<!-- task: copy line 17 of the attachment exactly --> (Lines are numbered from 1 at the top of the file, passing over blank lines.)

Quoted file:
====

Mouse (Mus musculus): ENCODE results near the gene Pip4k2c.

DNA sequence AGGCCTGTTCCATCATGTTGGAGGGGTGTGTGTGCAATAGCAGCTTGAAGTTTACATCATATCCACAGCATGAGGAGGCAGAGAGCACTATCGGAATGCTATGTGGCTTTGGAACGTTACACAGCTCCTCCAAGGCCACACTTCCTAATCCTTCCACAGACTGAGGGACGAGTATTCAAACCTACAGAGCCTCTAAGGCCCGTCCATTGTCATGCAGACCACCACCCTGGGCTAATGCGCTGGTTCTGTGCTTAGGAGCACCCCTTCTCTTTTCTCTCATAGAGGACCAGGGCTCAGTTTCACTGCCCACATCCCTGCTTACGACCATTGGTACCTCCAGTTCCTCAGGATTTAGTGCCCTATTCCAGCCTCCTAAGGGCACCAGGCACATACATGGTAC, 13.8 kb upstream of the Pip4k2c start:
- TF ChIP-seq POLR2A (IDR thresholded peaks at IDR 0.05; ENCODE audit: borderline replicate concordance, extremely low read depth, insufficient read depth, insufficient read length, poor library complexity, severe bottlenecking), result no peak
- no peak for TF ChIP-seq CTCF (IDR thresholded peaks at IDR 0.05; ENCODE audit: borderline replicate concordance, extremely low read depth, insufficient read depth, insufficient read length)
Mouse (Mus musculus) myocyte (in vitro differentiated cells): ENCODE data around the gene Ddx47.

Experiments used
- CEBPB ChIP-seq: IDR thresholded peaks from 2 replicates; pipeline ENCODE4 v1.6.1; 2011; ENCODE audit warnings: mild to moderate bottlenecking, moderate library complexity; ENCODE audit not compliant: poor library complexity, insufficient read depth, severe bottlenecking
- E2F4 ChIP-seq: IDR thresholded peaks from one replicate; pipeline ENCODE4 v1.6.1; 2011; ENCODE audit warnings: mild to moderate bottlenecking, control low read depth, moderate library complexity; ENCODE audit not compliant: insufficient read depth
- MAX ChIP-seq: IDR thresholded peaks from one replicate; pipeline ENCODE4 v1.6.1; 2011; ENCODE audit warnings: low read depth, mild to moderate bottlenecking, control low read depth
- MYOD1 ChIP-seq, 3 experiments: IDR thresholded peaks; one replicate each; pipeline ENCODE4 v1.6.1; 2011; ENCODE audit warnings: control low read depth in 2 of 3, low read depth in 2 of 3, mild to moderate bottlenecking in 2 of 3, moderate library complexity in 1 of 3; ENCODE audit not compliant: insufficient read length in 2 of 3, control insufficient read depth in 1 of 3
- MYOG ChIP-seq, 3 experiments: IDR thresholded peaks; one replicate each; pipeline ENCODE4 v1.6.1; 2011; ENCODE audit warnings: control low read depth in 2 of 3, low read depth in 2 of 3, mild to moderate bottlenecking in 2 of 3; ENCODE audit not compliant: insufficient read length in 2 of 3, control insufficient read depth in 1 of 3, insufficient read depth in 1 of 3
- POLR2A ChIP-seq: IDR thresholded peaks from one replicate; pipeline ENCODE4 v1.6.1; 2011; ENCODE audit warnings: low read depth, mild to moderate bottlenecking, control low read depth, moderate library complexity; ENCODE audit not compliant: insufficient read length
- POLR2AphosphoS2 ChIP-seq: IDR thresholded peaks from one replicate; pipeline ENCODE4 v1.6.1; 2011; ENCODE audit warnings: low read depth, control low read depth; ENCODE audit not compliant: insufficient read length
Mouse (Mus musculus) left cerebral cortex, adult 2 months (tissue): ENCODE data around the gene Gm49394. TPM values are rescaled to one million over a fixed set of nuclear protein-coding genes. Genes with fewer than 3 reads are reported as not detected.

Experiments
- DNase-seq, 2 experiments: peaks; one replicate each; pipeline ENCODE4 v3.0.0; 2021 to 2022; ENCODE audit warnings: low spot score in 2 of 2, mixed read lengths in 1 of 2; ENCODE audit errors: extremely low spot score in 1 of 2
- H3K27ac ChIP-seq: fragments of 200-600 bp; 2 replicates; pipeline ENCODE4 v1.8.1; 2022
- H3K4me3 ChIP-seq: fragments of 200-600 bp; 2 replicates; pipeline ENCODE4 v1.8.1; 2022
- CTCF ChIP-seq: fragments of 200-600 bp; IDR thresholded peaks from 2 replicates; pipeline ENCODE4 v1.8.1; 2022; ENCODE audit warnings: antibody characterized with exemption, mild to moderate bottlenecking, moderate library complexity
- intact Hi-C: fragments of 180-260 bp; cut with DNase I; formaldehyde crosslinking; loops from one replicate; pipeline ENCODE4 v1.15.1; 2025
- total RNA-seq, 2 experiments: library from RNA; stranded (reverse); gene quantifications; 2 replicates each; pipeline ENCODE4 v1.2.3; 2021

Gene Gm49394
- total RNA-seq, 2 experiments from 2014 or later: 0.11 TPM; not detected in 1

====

- H3K27ac ChIP-seq: fragments of 200-600 bp; 2 replicates; pipeline ENCODE4 v1.8.1; 2022